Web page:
“Even if there is a rent reduction on a prime piece of space, the apparel tenants aren't biting [because] they don't know what kind of sales volume they will do. It costs $1 million to build a store and the banks aren't lending,” says Fox. Along with apparel shops, banks are sitting on the sidelines.

Recent leasing activity involves significant concessions from landlords. So far, the latter have resisted lowering asking rents and that's why official statistics have held up so well, says Fox. But the effective rents at which deals are being signed have come down by anywhere from 25% to 40%. In many instances, the tenants are pushing hard for free rent and tenant improvement allowances, says Miller, a tenant representative. A tenant looking for a Manhattan storefront might get up to $100,000 more from a landlord through concessions than two years ago.

The difficulty in filling vacancies has had the unintended consequence of making pop-up store leases — short-term leases ranging from several months to two years — more common, Miller notes.

In the past, Grubb & Ellis would field a few calls each season from retailers seeking pop-up locations. Today, Goldfarb's phone is ringing off the hook. Gucci, Toys ‘R’ Us, Rachael Ray and Ricky's have signed pop-up leases in Manhattan.

The pop-up lease rates in New York generally are 50% lower than permanent leases and require little to no build-out investment from the retailer, says Consolo. Earlier this year, apparel seller Lisa Perry opened a pop-up store in SoHo. The brand is now in the process of signing a permanent lease on the Upper East Side, says Consolo.

Landlords have become less finicky about letting “wet use” tenants such as restaurants and fast-food joints take spaces formerly used by hard goods retailers, notes Miller. In the past, “a lot of landlords put a line in the sand and said, ‘We only want a dry use.’ They are now allowing food uses into some of these spaces just so they can fill them up,” he says.

Will the holiday help?

The newfound flexibility could help New York landlords recoup some of the losses resulting from increased vacancies.

Goldfarb and Lindenfeld say the Manhattan market has bottomed out, but Kurland notes that leasing activity will pick up only if the retail sector has a good holiday shopping season. Most industry sources project that same-store sales growth through January will be flat.

Kurland, who handles national retail leasing, says the last deal she closed in New York City was seven months ago. At the peak of the real estate boom, she closed at least one Manhattan lease a month. She's working on four potential transactions in the city, but remains cautious about the short-term prognosis.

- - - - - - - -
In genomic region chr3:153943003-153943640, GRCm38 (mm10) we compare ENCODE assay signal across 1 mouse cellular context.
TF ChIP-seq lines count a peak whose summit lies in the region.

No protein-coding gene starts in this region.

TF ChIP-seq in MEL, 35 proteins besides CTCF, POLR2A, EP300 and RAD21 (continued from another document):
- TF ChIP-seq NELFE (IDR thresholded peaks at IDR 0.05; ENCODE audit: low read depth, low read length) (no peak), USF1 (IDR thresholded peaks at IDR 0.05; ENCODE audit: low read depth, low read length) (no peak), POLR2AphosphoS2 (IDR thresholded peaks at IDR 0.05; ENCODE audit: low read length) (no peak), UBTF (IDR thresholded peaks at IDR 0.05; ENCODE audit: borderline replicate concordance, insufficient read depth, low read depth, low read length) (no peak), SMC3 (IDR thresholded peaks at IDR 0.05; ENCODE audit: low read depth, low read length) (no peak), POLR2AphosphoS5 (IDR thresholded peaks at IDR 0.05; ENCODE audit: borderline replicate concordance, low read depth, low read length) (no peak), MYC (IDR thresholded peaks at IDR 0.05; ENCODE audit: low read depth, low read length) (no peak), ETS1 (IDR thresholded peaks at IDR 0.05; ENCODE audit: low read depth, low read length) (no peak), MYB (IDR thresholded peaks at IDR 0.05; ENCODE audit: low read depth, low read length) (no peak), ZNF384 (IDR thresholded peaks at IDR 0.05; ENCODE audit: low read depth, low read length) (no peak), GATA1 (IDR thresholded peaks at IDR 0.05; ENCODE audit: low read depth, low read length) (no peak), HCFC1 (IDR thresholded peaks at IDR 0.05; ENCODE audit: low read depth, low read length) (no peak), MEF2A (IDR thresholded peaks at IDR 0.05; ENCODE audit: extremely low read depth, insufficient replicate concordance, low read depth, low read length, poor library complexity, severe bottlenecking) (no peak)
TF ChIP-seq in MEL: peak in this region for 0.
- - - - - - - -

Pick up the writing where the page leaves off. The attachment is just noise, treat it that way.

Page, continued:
“Unfortunately, our business is very tied into consumer confidence,” she says. “And except for the things that you absolutely need,” including food and drugs, people are not shopping.

— Elaine Misonzhnik is associate editor of NREI's sister publication Retail Traffic.

NEW YORK - BY THE NUMBERS

LARGEST EMPLOYERS

  1. Merrill Lynch
    15,000 employees

  2. Capital Brokers Corp.
    13,000 employees

  3. Beth Israel Medical Center
    12,000 employees

Source: InfoUSA

METRO POPULATION

19.5 million
Source: U.S. Census Bureau

UNEMPLOYMENT RATE:

10.3%
Source: U.S. Bureau of Labor Statistics

METRO AREA VITAL SIGNS

Office:

11.4% vacancy, 3Q 2009

6.6% vacancy, 3Q 2008

$57.44 rent per sq. ft. 3Q 2009

$65.92 rent per sq. ft. 3Q 2008

Source: Reis Inc.

Multifamily:

2.9% vacancy 3Q 2009

2.1% vacancy 3Q 2008

$2,765 average rent, 3Q 2009

$2,930 average rent, 3Q 2008

Source: Reis Inc.

Retail:

11.7% vacancy, 3Q 2009

3.6% vacancy, 3Q 2008

$28.01 rent per sq. ft., 3Q 2009

$31.35 rent per sq. ft., 3Q 2008

Source: Property & Portfolio Research

Industrial:

12.2% vacancy, 3Q 2009

9.6% vacancy, 3Q 2008

$7.93 rent per sq. ft., 3Q 2009

$8.30 rent per sq. ft., 3Q 2008

Source: Property & Portfolio Research

Hotel:

85% occupancy, September 2009

84.1% occupancy, September 2008

$249.24 average daily rate, September 2009

$324.68 average daily rate, September 2008

Source: STR

MAJOR PROJECTS

Gateway Center at Bronx Terminal Market: The 950,000 sq. ft. shopping center in the South Bronx features big-box retailers including Target, Home Depot and Best Buy, among others.

Developer: The Related Cos.

Completion: September 2009

Cost: $500 million

Rego Park II: The 1.7 million sq. ft. mixed-use center in Rego Park, Queens will combine 590,000 sq. ft. of retail with a 370,000 sq. ft. residential tower and a 600,000 sq. ft. parking garage.

Developer: Vornado Realty Trust

Completion: February 2010

Cost: Undisclosed

Manhattan Mall: The redevelopment of the 400,000 sq. ft. vertical mall includes improved site access and circulation, renovation of the core and atrium, re-cladding of the exterior façade and the addition of new elevators and escalators.

Developer: Vornado Realty Trust

Completion: July 2009

Cost: Undisclosed